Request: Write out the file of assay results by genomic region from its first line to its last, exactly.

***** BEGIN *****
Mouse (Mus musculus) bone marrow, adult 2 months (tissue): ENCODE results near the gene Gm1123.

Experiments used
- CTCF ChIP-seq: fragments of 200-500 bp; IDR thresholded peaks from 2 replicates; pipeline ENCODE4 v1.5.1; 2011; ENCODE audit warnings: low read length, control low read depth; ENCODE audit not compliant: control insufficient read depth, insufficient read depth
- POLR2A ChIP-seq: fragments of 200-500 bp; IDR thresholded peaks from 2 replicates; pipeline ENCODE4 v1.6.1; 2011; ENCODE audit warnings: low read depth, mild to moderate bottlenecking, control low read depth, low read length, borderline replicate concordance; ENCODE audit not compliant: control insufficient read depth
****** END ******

Mouse (Mus musculus) bone marrow, adult 2 months (tissue): ENCODE results near the gene Gm1123.

Experiments used
- CTCF ChIP-seq: fragments of 200-500 bp; IDR thresholded peaks from 2 replicates; pipeline ENCODE4 v1.5.1; 2011; ENCODE audit warnings: low read length, control low read depth; ENCODE audit not compliant: control insufficient read depth, insufficient read depth
- POLR2A ChIP-seq: fragments of 200-500 bp; IDR thresholded peaks from 2 replicates; pipeline ENCODE4 v1.6.1; 2011; ENCODE audit warnings: low read depth, mild to moderate bottlenecking, control low read depth, low read length, borderline replicate concordance; ENCODE audit not compliant: control insufficient read depth